Let’s make pre-diagnosis support better
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DCAN is working with NHS England and others to improve pre-diagnosis support. Since Covid19 there has been a reduction in the numbers of people being diagnosed. People are also waiting longer. Though things are improving, we want to understand what people need and what support is available.

By Ian McCreath, Policy Manager, Alzheimer’s Society and DCAN Operating Officer.

One of the more noticeable impacts of COVID-19 on dementia support, has been how it has affected people getting a diagnosis. Rates of diagnosis fell sharply in the first wave and although these did pick up, they remain below 2018 levels. People are also facing longer waiting times between sharing concerns with a GP and receiving a diagnosis.

Speeding up waiting times is a priority and there have been a number of innovations brought in to try to achieve this whilst preserving the quality of diagnosis. This includes the introduction of digital consultations and assessments which appear to be working well for some people. We should expect longer delays to be with us for some time to come- so what else can be done to improve the experience of people during pre-diagnosis? Our project intends to find out.

We are starting with understanding what is most important to the people experiencing pre-diagnosis support for themselves,  a partner, family member or friend. Through virtual focus groups, telephone or zoom interviews and online surveys we aim to get as clear a view as possible of the emotional, practical, social as well as the clinical needs of people pre-diagnosis.

A briefing will be produced on what we have learned via these conversations and shared widely in January.

At the same time our project will be talking to as broad a range of professionals and organisations as possible, who have experience and offers of support available to people pre-diagnosis. These include dementia specific support available from Dementia Advisers, Admiral Nurses and from Memory Assessment Services and others, as well as other sources of support such as Social Prescribing Link Workers, social services and a range of voluntary, community, and social enterprises.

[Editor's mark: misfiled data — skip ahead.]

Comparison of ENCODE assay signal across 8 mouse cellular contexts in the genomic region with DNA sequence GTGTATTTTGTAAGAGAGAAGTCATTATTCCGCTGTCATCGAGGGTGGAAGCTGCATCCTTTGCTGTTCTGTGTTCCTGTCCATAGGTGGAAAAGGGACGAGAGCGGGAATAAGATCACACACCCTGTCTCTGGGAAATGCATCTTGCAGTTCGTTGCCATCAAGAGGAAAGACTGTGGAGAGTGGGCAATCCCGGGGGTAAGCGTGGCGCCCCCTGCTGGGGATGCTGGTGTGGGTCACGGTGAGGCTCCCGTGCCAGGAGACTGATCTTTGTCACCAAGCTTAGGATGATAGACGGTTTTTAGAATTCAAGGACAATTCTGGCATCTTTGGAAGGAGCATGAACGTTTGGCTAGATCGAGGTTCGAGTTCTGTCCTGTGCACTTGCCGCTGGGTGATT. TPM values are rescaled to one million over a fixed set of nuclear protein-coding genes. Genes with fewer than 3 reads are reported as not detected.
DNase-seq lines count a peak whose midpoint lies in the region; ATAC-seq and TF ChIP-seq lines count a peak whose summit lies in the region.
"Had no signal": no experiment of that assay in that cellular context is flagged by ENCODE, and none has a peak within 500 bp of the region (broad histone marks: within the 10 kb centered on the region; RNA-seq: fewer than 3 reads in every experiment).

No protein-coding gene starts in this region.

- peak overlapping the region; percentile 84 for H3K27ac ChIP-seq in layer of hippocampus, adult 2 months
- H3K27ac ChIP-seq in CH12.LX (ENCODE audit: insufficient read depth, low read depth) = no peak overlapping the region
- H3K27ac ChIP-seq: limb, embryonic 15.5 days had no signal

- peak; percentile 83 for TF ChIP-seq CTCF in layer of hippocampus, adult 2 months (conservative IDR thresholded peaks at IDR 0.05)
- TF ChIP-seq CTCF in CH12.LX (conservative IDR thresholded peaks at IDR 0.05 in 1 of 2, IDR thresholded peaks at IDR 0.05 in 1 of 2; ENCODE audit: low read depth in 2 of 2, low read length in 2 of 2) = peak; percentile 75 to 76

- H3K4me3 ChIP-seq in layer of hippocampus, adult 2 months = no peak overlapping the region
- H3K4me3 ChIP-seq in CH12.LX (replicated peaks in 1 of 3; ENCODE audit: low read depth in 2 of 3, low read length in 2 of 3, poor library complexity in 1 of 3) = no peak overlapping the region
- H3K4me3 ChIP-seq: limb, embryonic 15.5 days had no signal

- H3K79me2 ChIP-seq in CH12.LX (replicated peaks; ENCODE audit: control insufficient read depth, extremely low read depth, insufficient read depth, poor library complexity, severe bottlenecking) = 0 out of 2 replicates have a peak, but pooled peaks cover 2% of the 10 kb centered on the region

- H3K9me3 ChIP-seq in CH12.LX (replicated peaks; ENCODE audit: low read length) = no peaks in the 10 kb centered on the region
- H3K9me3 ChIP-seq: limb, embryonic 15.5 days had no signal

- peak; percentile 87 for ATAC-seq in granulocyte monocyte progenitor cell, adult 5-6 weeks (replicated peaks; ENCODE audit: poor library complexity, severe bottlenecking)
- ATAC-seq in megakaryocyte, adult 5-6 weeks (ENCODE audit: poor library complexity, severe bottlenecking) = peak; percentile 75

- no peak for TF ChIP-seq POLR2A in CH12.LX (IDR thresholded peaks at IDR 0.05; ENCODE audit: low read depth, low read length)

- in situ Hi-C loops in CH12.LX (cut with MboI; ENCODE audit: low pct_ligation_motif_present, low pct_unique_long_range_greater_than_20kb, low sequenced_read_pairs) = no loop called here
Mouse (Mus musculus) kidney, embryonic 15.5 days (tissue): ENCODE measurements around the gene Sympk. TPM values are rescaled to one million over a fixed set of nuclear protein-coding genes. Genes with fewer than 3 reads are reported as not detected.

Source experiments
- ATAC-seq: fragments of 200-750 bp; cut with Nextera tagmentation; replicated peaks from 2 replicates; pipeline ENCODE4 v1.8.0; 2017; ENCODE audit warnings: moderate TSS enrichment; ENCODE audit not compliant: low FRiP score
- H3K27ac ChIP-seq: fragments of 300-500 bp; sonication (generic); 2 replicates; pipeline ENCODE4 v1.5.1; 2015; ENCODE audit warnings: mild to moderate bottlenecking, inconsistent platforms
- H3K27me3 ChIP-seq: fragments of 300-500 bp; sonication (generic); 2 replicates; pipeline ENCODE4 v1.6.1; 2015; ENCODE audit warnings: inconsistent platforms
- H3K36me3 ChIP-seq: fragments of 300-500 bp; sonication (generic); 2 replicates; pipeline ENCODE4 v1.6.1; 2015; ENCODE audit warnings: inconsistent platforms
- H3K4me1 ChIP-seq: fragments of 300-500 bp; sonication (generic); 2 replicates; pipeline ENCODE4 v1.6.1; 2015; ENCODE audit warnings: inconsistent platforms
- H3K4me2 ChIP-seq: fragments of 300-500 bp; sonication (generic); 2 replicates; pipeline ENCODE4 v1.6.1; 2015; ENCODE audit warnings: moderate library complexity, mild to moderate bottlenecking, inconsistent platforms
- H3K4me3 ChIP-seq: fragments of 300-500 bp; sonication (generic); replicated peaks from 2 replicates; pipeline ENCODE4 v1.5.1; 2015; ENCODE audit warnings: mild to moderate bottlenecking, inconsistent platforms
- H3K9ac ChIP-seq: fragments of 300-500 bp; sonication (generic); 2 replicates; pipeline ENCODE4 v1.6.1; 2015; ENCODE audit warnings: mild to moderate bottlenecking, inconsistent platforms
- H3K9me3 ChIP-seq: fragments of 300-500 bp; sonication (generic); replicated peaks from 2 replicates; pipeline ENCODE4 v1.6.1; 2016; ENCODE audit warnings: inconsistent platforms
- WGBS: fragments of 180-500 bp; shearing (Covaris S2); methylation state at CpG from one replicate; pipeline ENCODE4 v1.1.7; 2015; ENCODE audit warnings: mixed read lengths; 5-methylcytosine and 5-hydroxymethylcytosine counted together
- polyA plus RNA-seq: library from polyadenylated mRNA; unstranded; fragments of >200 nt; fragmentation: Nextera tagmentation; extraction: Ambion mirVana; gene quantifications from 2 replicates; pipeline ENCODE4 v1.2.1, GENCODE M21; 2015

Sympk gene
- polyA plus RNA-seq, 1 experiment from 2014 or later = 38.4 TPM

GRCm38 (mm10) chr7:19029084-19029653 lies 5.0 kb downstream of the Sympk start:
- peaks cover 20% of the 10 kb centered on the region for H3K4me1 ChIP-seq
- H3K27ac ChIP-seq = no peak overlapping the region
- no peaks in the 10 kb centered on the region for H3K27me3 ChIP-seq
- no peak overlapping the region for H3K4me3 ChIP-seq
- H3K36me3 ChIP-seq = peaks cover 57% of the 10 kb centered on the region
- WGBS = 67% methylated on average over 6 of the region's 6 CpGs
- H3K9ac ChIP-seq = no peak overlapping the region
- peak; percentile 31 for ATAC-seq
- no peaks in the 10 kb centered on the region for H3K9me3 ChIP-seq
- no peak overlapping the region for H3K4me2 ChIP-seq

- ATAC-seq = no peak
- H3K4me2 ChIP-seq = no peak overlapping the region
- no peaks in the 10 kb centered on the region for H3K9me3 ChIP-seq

We want to understand what support is available, how well it meets the needs we’ve heard from people awaiting a diagnosis, and how the support can be accessed.

The task will then be to explore ways to ensure as many people can access and benefit from existing sources of support. This may be through awareness raising and access to information and it may also be through identifying new collaboration and partnership opportunities.  Our project will help with both by bringing people, roles and organisations together to co-design project resources and tools that together can help turn waiting times into practical and positive preparation times.

We anticipate our conversations and thinking will also reveal gaps and spaces for new innovation and development to flourish. We are therefore holding open the possibility for a second phase of the project that can look at further change and improvement beyond improving knowledge and access to existing support.

Everything depends upon the learning from people awaiting a diagnosis. If you have experience of dementia diagnosis since April 2020 or if you, a family or friend is currently waiting for a diagnosis please do complete it. Your experience will count and will help us make things better.

Our survey can be accessed here.

If you are a professional in a position to share details of the project and the opportunity to complete the survey please do. Everything we learn will be openly available so that everyone can begin to apply the learning into their role and work. The more engagement we get, the better the experience can be for all of us.

To stay updated on this and our other projects and activity why not become a member? Sign up to DCAN here.

This project forms part of our DCAN Right at the Start Enquiry. Learn more here.

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